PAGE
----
Weetabix x 2.
Wholemeal toast x 2, margarine (on one slice), butter (on the other).
Sweet and sour chicken, boiled rice, green beans.
Cherry full-fat yoghurt.
Tuna mayo, sweetcorn and red onion sandwiches on wholemeal, 5-bean salad, salad.
Bread and butter pudding, custard.
Weetabix x 2.
One life skill I’m making an effort to keep up in recovery, to help the future Eating Disorder-free me… is asking advice when I need it. To not feel weak or needy in doing so. To not feel like a failure if I can’t achieve something on my own. To me, honestly, it’s like a mouse learning how to dribble a football or a meerkat learning how to use chopsticks to eat a bowl of Rice Krispies…
Tattooed to the back of my brain since my therapist said it a couple of years back is “no man is an island”. This stuck with me and I believed it instantly. We are stronger when we work with each other – we are more successful, more well-rounded, more confident when we recognise what we can’t do or manage alone. Yet, for many years why have I not felt the need, trust and strength to apply it to myself?
Anorexia has kept that stubborn independent fire alive in me. Told me that there’s much more chance of feeling in control and keeping it together if I’m consistent to it’s rules and keep others out. That getting too close to people is dangerous and could destroy my self-control. To only trust myself and the food I work for. That I must prepare in a precise manner, all my own meals, snacks and drinks. And that if I can work to earn food, I can cope with anything.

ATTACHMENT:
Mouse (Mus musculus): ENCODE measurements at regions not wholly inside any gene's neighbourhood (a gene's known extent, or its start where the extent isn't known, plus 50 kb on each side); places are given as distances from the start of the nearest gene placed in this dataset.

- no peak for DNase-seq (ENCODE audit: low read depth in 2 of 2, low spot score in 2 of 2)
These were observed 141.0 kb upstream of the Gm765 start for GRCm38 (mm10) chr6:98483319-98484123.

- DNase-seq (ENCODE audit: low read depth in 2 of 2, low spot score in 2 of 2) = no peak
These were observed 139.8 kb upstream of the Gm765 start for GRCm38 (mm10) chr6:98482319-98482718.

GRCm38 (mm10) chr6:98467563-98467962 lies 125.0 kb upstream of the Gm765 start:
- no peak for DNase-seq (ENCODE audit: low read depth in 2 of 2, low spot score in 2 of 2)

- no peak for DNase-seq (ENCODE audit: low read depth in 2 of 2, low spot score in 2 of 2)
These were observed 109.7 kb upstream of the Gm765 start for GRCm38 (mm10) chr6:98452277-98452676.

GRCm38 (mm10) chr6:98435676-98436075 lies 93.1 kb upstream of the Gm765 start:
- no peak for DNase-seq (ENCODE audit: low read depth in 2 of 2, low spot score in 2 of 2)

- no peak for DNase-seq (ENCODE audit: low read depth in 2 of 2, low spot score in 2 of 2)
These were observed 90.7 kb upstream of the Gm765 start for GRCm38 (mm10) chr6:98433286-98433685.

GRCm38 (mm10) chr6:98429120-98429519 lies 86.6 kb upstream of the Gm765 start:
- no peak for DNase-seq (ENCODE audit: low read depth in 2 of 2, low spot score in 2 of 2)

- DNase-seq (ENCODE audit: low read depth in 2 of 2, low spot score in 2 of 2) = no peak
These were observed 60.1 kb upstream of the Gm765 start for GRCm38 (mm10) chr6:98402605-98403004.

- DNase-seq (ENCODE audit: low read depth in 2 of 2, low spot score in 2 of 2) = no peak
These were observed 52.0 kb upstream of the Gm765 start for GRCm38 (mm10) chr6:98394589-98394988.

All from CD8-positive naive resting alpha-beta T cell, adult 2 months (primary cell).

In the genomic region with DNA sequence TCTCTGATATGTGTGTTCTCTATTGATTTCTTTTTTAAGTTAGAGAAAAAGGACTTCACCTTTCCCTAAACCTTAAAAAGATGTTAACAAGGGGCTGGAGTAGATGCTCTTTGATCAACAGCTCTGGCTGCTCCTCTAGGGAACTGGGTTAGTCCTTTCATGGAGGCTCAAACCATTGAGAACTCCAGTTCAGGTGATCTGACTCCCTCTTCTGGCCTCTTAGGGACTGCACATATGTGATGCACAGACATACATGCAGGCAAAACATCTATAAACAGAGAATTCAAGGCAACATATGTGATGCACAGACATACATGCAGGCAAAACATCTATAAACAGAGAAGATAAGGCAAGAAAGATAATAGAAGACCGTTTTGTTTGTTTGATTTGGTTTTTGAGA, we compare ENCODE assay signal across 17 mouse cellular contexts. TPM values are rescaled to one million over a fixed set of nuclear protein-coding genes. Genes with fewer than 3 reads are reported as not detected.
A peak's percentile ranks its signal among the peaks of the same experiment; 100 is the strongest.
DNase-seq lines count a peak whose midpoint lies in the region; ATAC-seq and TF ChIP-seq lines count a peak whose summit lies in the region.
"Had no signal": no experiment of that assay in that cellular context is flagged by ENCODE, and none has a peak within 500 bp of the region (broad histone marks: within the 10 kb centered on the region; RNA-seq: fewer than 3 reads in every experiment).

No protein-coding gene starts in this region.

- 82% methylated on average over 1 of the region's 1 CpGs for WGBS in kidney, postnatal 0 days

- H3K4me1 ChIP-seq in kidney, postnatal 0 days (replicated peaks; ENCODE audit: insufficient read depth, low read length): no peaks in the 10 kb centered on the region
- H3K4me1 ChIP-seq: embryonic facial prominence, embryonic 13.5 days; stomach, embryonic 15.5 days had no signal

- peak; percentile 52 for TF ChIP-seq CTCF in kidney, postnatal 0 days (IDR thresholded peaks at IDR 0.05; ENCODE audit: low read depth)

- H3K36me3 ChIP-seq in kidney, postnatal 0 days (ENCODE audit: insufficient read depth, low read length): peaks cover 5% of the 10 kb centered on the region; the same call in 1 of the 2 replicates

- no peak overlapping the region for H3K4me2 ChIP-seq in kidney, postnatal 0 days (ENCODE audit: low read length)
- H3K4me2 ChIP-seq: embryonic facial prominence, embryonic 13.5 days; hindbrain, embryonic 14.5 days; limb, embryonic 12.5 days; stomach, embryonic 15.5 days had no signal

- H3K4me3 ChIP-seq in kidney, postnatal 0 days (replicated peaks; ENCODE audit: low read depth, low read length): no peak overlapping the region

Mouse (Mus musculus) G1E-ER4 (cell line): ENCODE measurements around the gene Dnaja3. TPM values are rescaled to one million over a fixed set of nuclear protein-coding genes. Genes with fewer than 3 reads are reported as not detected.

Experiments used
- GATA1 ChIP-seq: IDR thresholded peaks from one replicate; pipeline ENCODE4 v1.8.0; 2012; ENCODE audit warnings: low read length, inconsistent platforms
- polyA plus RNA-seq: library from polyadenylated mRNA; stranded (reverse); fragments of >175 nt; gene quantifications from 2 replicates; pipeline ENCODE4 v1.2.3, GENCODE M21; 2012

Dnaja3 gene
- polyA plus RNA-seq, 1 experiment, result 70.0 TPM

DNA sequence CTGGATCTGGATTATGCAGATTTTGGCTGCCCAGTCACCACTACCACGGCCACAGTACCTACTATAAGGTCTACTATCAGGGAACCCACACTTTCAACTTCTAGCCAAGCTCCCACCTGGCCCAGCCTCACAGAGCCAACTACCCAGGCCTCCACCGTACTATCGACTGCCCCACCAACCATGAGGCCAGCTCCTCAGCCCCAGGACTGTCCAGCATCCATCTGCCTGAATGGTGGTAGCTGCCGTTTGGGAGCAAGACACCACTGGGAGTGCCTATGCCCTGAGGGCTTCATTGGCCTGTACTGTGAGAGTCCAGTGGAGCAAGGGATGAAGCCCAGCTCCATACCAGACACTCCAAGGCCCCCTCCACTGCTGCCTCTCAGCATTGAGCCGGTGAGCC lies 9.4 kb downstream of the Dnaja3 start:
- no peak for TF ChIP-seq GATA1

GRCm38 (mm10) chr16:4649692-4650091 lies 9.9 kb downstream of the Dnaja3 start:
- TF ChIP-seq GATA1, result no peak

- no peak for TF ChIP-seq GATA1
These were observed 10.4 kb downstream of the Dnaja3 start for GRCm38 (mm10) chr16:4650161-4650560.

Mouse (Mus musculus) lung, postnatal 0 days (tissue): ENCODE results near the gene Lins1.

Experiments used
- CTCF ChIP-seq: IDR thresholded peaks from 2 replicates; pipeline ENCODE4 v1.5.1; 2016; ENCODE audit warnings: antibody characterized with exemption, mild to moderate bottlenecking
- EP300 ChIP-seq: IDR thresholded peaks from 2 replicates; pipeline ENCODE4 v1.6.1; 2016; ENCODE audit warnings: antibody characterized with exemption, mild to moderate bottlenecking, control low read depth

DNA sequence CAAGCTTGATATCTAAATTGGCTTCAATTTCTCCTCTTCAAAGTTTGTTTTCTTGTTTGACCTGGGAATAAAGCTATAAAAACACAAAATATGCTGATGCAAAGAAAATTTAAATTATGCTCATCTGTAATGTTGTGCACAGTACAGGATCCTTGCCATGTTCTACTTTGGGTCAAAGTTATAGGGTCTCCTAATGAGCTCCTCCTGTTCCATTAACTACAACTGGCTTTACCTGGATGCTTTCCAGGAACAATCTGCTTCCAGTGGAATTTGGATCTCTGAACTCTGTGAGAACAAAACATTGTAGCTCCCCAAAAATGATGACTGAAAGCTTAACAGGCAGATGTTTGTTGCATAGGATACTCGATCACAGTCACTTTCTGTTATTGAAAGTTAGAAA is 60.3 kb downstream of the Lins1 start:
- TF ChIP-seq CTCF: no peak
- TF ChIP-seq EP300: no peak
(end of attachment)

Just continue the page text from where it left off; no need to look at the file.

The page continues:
It literally helped me get from A to B through the day to use Anorexia’s strategy. I’d use the tasks that I needed to achieve – anything from posting a letter, doing the washing, folding the laundry, sorting out my sister’s washing, meeting a friend, food shopping, finishing a piece of work, writing a CV, going to my volunteer shift, reading a chapter of a book, as a way of earning my carefully calorie-calculated food allowance. You could say it helped me stay focused and motivated with life.
As I became more ill, lost more weight, starved my brain… the thoughts became more intense, that I pretty much through the whole time of completing the task, was obsessively thinking of the food at the very end of it. (in-between the panicky moments of re-calculating and going over the calories I’d prepared for lunch, putting no trust in the last time I checked)
A lot like a dog obeying ‘roll over’, knowing there was a bit of sausage waiting. The pot of gold at the end of the rainbow. I could allow myself to sit and enjoy the taste of my meal or snack, knowing that I’d ticked off exactly what I’d aimed to achieve. Usually at the point where I felt mentally and physically drained.